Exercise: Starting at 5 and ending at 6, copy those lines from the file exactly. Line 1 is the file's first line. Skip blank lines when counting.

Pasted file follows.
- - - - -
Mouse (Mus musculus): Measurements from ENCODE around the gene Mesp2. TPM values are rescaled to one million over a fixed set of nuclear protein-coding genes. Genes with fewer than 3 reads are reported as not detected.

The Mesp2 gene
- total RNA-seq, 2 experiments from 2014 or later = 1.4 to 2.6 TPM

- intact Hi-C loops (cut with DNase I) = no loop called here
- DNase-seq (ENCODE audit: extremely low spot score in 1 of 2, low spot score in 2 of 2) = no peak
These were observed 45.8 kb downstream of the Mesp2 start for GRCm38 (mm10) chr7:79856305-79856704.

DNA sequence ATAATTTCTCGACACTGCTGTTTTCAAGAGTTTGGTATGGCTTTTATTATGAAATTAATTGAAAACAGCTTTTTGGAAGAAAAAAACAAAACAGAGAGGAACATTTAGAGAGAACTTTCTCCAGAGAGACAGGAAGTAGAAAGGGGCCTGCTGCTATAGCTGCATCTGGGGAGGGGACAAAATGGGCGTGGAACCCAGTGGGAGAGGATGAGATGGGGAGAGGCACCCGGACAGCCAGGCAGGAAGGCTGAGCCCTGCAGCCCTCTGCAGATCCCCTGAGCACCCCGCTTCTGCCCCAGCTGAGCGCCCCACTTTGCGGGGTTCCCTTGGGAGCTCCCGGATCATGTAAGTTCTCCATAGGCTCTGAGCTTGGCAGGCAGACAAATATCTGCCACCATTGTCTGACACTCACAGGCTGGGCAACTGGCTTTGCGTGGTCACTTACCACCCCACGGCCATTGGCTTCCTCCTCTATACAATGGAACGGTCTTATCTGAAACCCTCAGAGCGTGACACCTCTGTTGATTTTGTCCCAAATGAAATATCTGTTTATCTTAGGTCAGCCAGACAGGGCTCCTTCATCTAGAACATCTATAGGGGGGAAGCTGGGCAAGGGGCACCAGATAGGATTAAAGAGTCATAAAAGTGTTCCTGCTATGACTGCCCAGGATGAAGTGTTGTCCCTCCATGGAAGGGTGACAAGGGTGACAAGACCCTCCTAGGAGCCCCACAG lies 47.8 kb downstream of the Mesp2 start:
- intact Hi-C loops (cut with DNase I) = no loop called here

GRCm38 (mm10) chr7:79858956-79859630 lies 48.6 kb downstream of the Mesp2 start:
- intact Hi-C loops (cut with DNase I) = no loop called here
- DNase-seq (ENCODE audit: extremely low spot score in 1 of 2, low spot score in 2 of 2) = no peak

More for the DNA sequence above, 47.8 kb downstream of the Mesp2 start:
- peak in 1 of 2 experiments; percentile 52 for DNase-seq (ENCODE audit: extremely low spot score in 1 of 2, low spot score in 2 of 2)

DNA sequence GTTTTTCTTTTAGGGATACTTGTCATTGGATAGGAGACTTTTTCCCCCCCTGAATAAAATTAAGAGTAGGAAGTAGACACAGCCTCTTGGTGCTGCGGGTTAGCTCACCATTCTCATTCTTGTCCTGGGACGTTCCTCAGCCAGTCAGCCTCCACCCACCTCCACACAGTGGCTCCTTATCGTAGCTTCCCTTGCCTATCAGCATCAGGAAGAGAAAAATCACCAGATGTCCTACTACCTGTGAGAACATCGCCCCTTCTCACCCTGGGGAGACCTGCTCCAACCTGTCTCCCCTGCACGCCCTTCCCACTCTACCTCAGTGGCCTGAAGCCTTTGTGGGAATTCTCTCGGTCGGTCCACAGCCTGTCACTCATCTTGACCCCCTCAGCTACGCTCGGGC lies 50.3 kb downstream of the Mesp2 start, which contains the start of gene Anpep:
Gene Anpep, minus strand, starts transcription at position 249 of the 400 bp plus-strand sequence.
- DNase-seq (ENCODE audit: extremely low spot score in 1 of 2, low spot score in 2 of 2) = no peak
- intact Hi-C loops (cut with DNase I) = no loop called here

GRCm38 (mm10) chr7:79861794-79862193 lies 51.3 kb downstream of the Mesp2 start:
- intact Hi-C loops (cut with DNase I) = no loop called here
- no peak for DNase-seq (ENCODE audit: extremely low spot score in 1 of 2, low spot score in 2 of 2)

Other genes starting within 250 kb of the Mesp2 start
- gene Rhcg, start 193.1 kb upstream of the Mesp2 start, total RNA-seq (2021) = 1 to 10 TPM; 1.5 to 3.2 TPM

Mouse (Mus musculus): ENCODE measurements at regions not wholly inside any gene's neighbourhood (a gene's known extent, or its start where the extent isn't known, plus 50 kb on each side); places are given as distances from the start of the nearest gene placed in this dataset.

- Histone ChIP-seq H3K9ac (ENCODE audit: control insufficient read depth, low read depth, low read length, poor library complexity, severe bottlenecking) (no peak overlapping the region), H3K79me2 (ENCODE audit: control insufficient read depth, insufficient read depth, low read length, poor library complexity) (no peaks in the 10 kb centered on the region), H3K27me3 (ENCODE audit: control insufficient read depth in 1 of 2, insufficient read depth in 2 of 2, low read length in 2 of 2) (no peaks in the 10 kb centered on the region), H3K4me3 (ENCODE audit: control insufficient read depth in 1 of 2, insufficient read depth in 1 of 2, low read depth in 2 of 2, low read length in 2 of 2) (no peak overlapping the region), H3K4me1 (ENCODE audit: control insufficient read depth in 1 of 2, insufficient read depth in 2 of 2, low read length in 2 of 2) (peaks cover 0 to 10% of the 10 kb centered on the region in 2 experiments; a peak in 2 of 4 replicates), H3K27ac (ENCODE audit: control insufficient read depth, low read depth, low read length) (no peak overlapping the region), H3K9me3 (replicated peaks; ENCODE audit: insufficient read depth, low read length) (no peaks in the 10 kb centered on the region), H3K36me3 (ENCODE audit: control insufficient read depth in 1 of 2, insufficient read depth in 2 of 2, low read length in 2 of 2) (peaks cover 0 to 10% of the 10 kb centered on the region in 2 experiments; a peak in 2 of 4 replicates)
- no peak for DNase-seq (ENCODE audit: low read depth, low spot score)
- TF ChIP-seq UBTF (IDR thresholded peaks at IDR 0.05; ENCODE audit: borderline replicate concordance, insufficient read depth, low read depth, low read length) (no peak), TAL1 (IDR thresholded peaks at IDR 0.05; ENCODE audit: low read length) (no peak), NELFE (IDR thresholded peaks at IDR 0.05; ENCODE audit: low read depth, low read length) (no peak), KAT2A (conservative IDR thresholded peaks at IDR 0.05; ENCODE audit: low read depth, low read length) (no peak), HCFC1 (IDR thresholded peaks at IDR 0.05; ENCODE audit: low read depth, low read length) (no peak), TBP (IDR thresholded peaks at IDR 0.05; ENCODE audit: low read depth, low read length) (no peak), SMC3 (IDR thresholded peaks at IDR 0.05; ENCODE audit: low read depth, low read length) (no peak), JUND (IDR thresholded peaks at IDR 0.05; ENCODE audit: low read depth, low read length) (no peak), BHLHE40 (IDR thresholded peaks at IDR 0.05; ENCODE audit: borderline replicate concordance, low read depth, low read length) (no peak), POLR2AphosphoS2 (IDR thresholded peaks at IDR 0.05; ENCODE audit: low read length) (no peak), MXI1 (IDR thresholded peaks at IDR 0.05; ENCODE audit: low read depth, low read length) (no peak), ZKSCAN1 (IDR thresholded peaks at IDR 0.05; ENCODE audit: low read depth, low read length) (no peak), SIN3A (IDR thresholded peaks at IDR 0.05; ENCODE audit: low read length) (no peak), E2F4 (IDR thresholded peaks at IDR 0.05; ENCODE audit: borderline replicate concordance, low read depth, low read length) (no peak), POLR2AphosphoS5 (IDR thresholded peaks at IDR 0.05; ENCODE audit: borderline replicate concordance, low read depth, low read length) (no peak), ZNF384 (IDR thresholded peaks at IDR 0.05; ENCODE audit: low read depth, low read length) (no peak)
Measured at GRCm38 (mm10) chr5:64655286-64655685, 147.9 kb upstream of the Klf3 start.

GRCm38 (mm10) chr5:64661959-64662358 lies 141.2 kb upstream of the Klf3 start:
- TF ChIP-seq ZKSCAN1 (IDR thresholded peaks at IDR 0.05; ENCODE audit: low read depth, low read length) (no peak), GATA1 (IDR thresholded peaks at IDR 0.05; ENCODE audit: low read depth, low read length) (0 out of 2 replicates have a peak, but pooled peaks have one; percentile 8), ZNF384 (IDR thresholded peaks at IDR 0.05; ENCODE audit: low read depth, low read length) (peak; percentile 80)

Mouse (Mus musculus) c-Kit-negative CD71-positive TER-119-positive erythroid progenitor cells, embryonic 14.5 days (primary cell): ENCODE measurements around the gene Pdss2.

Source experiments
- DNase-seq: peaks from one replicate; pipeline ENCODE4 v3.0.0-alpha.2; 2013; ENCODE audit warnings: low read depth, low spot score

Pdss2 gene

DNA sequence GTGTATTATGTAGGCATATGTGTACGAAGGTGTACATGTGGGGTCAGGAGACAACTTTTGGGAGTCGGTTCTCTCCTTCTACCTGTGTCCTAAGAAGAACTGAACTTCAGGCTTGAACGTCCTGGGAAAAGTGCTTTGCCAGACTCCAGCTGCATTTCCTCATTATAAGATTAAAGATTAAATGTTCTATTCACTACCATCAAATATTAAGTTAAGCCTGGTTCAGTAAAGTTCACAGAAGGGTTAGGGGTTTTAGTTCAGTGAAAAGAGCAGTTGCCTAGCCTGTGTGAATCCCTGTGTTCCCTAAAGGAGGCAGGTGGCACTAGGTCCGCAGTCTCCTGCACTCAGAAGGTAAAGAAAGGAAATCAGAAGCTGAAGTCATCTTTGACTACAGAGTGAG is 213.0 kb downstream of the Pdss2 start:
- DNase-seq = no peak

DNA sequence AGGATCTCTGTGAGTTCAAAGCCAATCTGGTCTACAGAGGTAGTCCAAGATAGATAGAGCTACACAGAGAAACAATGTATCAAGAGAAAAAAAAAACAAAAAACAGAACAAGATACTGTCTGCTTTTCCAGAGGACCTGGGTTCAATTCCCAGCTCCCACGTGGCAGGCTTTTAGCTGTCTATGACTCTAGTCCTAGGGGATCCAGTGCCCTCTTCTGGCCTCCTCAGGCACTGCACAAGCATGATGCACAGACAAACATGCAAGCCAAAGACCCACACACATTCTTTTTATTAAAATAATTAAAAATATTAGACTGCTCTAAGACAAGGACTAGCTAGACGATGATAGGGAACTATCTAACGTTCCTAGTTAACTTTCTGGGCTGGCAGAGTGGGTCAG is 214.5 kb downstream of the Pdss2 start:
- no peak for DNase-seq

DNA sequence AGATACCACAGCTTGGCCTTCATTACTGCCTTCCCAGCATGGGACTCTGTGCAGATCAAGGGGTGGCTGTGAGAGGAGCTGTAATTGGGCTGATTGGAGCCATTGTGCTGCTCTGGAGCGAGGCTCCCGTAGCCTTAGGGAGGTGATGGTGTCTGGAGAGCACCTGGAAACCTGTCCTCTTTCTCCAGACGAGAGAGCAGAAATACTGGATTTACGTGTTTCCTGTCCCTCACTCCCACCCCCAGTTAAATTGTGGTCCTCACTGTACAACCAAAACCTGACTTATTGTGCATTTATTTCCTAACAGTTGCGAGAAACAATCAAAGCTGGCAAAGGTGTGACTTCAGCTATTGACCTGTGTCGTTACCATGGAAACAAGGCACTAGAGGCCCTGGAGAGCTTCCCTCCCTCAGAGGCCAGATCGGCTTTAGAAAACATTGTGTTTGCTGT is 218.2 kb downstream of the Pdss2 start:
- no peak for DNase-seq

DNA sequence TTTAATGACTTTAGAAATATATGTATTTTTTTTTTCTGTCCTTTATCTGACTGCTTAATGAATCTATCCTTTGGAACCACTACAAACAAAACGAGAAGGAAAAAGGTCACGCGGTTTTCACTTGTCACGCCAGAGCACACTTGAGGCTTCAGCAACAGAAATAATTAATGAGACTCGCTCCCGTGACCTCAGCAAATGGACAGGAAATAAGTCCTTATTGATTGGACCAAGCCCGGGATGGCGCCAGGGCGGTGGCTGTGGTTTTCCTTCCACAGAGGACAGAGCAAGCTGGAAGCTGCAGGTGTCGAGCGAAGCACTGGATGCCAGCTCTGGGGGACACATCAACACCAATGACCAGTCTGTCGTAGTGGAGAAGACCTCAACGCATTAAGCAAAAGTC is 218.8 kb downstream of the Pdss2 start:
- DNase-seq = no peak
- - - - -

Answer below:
- DNase-seq (ENCODE audit: extremely low spot score in 1 of 2, low spot score in 2 of 2) = no peak
These were observed 45.8 kb downstream of the Mesp2 start for GRCm38 (mm10) chr7:79856305-79856704.